more power to ya, a&f
CEO Michael Jeffries told analysts during an earnings call, “We will use markdowns only to clear through seasonal product in a brand-positive way…It is clear to us that the short-term relief provided by the use of promotions is more than offset by the damage inflicted on the brand in the long-term.”
I admire the company’s rejection of the temptation to let fear and market sentiment pull them down into the morass of apparel retailers that are dramatically slashing prices in a desperate attempt to maintain share,
It appears others are less courageous. According to the article, A&F’s primary competitor American Eagle held a buy-one-get-one-50%-off sale on nearly everything in stores and online. Aeropostale Inc. posted a $10 off in-store coupon on its website and boasted markdowns of as much as 70% off select merchandise.
- Come the return to full-prices next year, some customers may bristle at paying a premium for products similar to those they saw priced so low just a month ago.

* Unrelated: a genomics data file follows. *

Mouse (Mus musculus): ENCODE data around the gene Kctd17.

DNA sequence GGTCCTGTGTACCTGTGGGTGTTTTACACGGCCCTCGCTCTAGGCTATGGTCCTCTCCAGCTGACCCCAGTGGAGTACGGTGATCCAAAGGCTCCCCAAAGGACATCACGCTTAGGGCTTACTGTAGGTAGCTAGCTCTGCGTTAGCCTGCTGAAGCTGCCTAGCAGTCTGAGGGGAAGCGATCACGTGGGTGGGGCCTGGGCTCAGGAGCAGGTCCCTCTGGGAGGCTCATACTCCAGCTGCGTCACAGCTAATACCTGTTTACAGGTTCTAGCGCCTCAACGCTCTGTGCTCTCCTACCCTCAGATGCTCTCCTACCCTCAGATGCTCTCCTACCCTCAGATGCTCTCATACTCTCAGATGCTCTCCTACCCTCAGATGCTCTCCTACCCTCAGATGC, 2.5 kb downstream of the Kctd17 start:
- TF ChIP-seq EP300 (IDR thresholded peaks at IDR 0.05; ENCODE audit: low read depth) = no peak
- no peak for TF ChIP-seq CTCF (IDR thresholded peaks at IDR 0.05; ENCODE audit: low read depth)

- The category will become (more) commoditized — drawing so much attention to price causes customers to put more weight on the price side of the price:quality value equation.
- Points for differentiating the brand may decline — after all, if “everyone” is running price promotions and you do too, then really, what makes you different from them?
Nonetheless some might call A&F’s strategy ill-advised at best, crazy at worst — particularly when their sales are so dismal. But as a person who believes that a strong brand can ward off economic and competitive threats alike, I am optimistic about the chain’s future and look forward to seeing the results of their tenacity.